Chowder Week a time to savour
Who wants chowder? Haligonians, apparently, and they're getting their wish downtown this week.
January 28, 2015, 7:15 PM ADT
Last updated February 2, 2015, 10:27 AM ADT
Burger Week can happen anywhere. Chowder Week, on the other hand, belongs right here on the East Coast.
And so Chowder Week stays on the East Coast — for three more days, anyway, until the province-wide chowder celebration wraps up on Saturday.
In the meantime, go get your fill at any of Halifax’s 10 participating restaurants. From clear and buttery broths to thick and milky stocks, the clams are swimming happily in Nova Scotia chowder.
“New England style?” Maybe.
Nova Scotia’s culinary complement to heavy snow? Definitely.
Here’s a guide to the week’s chowder houses:
2 Doors Down, 1533 Barrington.
The little sister of Chives Canadian Bistro, literally two doors the street, 2 Doors Down is featuring a classic seafood chowder this week. Chef Craig Flinn’s penchant for doing his due diligence with local seafood will reap the benefits of heavy cream and butter. Mussels floating in a pale-yellow broth may be a special this week, but the dish is no stranger to the regular menu.
Chives Canadian Bistro, 1537 Barrington.
No surprise: the big sister is serving big girl chowder, with lobster making an off-season appearance in corn chowder. The result is a corn chowder that can feel good about itself (instead of pouting about being clam chowder’s ugly cousin.) This may be the spiciest true chowder in Halifax this week, as jalapeños and cilantro give some heat to Chives’s chowder. Another featured item from chef Craig Flinn’s everyday menu, Chives isn’t cheap. A bowl will set you back $14.
Brooklyn Warehouse, 2795 Windsor.
Away from the throng of the week’s downtown chowders, the west end’s own Brooklyn Warehouse is serving a special seafood chowder all week long. The addition is a welcome one to the small restaurant with a small menu at the corner of Windsor and Almon, whose head chef, Mark Gray, is also the culinary genius behind Ace Burger Company. Despite its name, Brooklyn Warehouse is taking this week to remind you it resides here in Nova Scotia and not in New York: the seafood chowder is served in a cream-based broth, not the tomato base that distinguishes Manhattan clam chowder.
Elements on Hollis, 1181 Hollis.
A $15 bowl of Maritime seafood chowder, equally balanced with fish and shellfish (salmon, haddock, scallops and mussels) suggests you may as well go all in. If you do, for $59 this week, you’ll get a bowl of chowder, a surf and turf entree and creme brulee dessert. This week is all about chowder and the Maritimes, so don’t feel bad about ordering just the soup. But for the full, “elemental” experience, you may have to spend.
Five Fishermen Restaurant and Five Fishermen Grill, 1740 Argyle.
Two restaurants in one location means double the chowder at one of Halifax’s most recognizable seafood institutions. The parent restaurant is offering two chowders this week — seafood and lobster — while the Grill is sticking to seafood. Cream bases again dominate the fish, but that’s alright when butter, milk and cream are involved. At the Grill, heavy fish — salmon and halibut — take the place of the traditional filet of haddock, making this chowder one of the heavier in the city.
Harbour City Bar and Grill, 1990 Barrington.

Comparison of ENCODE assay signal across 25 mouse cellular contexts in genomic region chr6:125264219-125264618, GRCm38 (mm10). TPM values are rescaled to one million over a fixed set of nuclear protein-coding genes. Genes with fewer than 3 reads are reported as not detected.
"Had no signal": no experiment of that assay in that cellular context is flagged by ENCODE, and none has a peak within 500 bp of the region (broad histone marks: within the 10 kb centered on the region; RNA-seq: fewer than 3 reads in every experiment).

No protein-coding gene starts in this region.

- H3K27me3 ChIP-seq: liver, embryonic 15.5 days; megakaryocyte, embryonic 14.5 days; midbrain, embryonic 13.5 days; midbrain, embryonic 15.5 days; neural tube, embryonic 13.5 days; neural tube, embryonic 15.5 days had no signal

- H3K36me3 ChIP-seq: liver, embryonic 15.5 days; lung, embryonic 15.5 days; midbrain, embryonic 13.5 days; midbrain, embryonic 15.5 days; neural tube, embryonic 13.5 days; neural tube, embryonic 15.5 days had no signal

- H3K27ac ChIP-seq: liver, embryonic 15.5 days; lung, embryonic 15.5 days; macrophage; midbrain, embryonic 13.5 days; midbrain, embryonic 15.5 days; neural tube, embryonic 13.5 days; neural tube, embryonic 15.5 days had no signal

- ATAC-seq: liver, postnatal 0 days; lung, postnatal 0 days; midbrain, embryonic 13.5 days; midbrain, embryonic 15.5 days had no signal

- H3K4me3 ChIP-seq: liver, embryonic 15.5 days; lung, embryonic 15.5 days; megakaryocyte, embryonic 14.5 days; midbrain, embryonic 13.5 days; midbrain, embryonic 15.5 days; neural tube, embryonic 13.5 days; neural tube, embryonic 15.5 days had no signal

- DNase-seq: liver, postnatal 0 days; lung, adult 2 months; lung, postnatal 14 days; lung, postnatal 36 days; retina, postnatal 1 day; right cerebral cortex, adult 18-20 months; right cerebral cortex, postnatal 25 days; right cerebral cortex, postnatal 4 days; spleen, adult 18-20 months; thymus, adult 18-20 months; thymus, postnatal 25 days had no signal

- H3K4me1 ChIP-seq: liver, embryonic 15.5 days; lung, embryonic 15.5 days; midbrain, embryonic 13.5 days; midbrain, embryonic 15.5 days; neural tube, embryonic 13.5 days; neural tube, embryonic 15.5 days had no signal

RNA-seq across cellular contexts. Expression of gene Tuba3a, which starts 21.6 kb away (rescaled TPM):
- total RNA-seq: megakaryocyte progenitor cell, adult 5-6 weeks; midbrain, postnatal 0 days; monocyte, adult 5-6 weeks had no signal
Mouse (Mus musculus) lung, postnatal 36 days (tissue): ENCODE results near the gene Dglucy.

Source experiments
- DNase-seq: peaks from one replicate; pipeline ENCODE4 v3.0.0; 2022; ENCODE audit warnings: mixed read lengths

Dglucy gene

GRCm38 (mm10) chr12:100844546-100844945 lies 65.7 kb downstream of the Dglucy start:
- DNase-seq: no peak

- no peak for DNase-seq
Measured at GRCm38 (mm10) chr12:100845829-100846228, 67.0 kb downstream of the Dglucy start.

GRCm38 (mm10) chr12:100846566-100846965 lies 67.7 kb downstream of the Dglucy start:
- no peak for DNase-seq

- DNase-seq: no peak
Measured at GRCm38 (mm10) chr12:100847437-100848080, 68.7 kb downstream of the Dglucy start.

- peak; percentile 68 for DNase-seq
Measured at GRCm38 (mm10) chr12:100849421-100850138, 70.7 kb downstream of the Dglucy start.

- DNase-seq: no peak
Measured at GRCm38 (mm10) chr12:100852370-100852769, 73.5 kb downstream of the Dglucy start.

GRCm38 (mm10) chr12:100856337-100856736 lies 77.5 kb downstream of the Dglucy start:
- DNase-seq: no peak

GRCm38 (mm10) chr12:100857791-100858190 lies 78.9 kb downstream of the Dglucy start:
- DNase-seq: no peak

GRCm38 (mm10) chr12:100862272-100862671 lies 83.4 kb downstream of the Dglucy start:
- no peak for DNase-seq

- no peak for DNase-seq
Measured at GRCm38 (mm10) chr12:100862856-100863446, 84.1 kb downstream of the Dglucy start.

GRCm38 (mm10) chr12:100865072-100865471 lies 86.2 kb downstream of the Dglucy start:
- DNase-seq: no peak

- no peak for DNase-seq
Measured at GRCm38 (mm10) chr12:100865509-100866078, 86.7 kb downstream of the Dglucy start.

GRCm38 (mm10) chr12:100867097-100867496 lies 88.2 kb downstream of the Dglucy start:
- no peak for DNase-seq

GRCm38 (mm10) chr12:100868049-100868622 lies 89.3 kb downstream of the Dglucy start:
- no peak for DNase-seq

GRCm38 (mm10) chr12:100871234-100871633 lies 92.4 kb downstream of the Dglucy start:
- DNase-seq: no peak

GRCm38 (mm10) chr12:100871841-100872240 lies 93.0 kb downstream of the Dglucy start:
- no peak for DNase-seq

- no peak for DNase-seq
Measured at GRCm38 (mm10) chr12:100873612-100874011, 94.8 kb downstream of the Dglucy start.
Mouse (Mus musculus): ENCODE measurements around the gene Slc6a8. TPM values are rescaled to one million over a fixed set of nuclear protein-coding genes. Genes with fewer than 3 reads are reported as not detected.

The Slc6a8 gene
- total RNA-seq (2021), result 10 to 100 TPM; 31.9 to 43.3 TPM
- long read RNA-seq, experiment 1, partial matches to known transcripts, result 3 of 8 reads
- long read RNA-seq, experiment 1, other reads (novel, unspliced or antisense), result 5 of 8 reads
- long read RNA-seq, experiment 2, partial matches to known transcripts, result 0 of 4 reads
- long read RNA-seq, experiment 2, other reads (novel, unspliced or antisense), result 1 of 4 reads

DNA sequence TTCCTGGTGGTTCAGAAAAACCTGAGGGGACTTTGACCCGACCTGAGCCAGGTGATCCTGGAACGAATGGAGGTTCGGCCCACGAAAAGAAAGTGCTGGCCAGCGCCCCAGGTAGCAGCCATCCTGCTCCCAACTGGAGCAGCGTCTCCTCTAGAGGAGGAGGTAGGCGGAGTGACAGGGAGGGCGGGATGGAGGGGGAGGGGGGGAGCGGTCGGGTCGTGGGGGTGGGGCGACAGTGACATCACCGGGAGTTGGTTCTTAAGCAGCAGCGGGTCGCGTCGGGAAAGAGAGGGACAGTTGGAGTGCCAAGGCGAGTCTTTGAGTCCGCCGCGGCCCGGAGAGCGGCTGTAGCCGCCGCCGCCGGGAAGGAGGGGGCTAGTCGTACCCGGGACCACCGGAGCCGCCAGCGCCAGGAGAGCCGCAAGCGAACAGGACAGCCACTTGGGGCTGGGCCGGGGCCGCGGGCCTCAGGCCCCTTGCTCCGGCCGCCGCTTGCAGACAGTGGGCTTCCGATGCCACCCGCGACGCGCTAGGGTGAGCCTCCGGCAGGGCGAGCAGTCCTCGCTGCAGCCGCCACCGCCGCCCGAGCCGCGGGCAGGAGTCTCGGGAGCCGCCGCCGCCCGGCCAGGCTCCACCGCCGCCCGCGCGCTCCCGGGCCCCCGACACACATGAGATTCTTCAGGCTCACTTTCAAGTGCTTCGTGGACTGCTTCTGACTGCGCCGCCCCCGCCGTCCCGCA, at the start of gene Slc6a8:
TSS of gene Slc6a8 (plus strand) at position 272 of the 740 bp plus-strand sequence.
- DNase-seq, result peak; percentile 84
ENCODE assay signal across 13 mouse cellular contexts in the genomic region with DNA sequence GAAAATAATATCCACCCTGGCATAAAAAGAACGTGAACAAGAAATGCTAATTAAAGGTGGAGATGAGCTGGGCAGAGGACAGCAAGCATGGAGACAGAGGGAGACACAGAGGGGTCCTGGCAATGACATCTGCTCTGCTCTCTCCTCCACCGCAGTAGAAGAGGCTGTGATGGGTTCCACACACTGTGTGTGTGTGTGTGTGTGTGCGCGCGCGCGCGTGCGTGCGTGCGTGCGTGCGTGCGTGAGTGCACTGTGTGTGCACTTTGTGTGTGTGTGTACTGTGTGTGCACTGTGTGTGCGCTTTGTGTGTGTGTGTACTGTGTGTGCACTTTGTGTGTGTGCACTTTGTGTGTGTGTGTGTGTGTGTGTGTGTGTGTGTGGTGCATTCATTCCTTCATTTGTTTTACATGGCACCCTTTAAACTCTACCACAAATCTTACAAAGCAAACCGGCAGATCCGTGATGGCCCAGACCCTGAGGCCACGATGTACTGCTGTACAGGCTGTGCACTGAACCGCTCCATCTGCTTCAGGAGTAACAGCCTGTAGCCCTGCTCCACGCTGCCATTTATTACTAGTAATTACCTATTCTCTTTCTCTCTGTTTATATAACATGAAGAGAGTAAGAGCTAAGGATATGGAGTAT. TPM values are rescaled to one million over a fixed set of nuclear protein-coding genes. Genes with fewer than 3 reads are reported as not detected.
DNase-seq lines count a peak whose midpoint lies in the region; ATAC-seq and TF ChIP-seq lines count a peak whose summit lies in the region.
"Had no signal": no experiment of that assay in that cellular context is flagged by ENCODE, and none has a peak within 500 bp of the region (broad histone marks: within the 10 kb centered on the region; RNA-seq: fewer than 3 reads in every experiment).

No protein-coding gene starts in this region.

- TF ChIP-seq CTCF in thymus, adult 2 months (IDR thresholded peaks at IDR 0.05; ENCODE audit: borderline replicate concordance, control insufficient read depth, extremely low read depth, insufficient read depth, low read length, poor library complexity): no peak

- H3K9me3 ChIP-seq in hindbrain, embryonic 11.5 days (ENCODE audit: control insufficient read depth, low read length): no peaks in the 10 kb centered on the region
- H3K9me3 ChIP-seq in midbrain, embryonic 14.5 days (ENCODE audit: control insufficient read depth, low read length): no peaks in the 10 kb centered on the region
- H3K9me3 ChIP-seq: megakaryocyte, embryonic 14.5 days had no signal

Acadian seafood chowder, much like every Acadian soup, stew and bisque I’ve ever tasted, is buttery. That alone lends it to Chowder Week. No mussels or clams, but plenty of bacon at Harbour City, just down the road from Tempo. Shrimp, scallops and haddock are all the seafood you’ll get in this chowder, part of a regular menu built for a Nova Scotia winter. French onion soup and soup du jour are also on the seafood-heavy menu, along with cabbage rolls and a lobster club.
McKelvie’s, 1680 Lower Water Street.
McKelvie’s, formerly known as McKelvie’s Delishes Fishes Dishes, is the star of the week, with four chowders on a special menu this week. You should probably try them all. One New England classic, one Nova Scotia classic, one fish-less chowder and a cream-base alternative give chowder-goers plenty of options. Clam and chorizo chowder is a Portuguese-infused take on the bare bones New England dish, celebrating the (welcome) addition Brazilian immigrants brought with them to New Bedford, Mass., in the steel mill days. There’s also a classic seafood chowder and a bacon and corn chowder with herbs. The diet-friendly option is a saffron fennel soup, in a tomato base with white fish, mussels, shrimp, onions and celery. It may not technically be a chowder, but it’s a nice change of pace that lets you know McKelvie’s is taking this week seriously.
Tempo Food and Drink, 1875 Barrington.
Street-level in the Delta Barrington Hotel is an Acadian bowl of chowder that servers at Tempo tell me has been photographed and celebrated all week long. Snow-white, herb-dotted and with a single pan-seared scallop floating in the bowl, Tempo’s Acadian chowder looks like chowder should look. The sear on the scallop maximizes the flavour of the fish, and makes it the dominant presence — at least to the eyes. Tempo is keeping a bowl simmering all week.
Seasons By Atlantica, 1980 Robie.
Another restaurant in a hotel, another menu staple and another seafood chowder. Chef Luis Clavel’s chowder is made with cream rather than milk, and he keeps it on his regular menu with plenty of potato. Clavel is one of the city’s most recognizable chefs. It isn’t a surprise he has one of the city’s most recognizable dishes on his menu.